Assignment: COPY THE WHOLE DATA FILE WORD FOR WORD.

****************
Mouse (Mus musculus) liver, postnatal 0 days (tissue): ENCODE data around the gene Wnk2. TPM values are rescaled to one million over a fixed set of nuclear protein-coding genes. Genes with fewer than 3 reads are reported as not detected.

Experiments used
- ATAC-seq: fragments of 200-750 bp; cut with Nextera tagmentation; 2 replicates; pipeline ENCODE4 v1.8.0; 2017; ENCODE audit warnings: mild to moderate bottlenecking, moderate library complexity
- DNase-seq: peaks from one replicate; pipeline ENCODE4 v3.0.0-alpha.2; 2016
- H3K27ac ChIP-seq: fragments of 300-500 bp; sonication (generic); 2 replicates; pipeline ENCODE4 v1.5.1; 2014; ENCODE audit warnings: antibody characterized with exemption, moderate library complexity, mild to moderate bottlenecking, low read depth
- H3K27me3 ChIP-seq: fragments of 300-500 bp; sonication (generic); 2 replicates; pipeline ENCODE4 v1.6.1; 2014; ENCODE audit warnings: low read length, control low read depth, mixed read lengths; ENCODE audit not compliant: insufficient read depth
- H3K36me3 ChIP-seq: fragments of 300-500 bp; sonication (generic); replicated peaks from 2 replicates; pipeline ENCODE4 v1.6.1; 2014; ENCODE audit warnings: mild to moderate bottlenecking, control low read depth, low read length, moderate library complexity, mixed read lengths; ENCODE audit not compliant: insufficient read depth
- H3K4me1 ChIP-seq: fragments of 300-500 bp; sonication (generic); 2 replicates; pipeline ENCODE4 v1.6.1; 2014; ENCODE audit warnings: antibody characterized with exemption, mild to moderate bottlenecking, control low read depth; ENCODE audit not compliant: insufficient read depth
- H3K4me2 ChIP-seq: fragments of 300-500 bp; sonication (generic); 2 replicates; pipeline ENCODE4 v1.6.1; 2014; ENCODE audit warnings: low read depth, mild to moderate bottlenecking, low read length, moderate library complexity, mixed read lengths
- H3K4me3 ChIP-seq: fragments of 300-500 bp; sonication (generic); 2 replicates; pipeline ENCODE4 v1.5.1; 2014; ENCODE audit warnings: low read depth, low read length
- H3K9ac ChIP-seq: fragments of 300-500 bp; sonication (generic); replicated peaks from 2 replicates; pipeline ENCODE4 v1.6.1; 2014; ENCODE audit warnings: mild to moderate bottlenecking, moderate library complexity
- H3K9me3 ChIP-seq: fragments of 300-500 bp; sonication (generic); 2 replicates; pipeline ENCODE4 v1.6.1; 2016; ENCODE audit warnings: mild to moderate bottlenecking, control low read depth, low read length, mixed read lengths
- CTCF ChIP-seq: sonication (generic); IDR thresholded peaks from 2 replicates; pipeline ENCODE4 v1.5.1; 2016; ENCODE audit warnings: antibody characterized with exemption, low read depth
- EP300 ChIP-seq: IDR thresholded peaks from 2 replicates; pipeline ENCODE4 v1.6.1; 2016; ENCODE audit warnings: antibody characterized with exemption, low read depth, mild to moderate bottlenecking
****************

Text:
Mouse (Mus musculus) liver, postnatal 0 days (tissue): ENCODE data around the gene Wnk2. TPM values are rescaled to one million over a fixed set of nuclear protein-coding genes. Genes with fewer than 3 reads are reported as not detected.

Experiments used
- ATAC-seq: fragments of 200-750 bp; cut with Nextera tagmentation; 2 replicates; pipeline ENCODE4 v1.8.0; 2017; ENCODE audit warnings: mild to moderate bottlenecking, moderate library complexity
- DNase-seq: peaks from one replicate; pipeline ENCODE4 v3.0.0-alpha.2; 2016
- H3K27ac ChIP-seq: fragments of 300-500 bp; sonication (generic); 2 replicates; pipeline ENCODE4 v1.5.1; 2014; ENCODE audit warnings: antibody characterized with exemption, moderate library complexity, mild to moderate bottlenecking, low read depth
- H3K27me3 ChIP-seq: fragments of 300-500 bp; sonication (generic); 2 replicates; pipeline ENCODE4 v1.6.1; 2014; ENCODE audit warnings: low read length, control low read depth, mixed read lengths; ENCODE audit not compliant: insufficient read depth
- H3K36me3 ChIP-seq: fragments of 300-500 bp; sonication (generic); replicated peaks from 2 replicates; pipeline ENCODE4 v1.6.1; 2014; ENCODE audit warnings: mild to moderate bottlenecking, control low read depth, low read length, moderate library complexity, mixed read lengths; ENCODE audit not compliant: insufficient read depth
- H3K4me1 ChIP-seq: fragments of 300-500 bp; sonication (generic); 2 replicates; pipeline ENCODE4 v1.6.1; 2014; ENCODE audit warnings: antibody characterized with exemption, mild to moderate bottlenecking, control low read depth; ENCODE audit not compliant: insufficient read depth
- H3K4me2 ChIP-seq: fragments of 300-500 bp; sonication (generic); 2 replicates; pipeline ENCODE4 v1.6.1; 2014; ENCODE audit warnings: low read depth, mild to moderate bottlenecking, low read length, moderate library complexity, mixed read lengths
- H3K4me3 ChIP-seq: fragments of 300-500 bp; sonication (generic); 2 replicates; pipeline ENCODE4 v1.5.1; 2014; ENCODE audit warnings: low read depth, low read length
- H3K9ac ChIP-seq: fragments of 300-500 bp; sonication (generic); replicated peaks from 2 replicates; pipeline ENCODE4 v1.6.1; 2014; ENCODE audit warnings: mild to moderate bottlenecking, moderate library complexity
- H3K9me3 ChIP-seq: fragments of 300-500 bp; sonication (generic); 2 replicates; pipeline ENCODE4 v1.6.1; 2016; ENCODE audit warnings: mild to moderate bottlenecking, control low read depth, low read length, mixed read lengths
- CTCF ChIP-seq: sonication (generic); IDR thresholded peaks from 2 replicates; pipeline ENCODE4 v1.5.1; 2016; ENCODE audit warnings: antibody characterized with exemption, low read depth
- EP300 ChIP-seq: IDR thresholded peaks from 2 replicates; pipeline ENCODE4 v1.6.1; 2016; ENCODE audit warnings: antibody characterized with exemption, low read depth, mild to moderate bottlenecking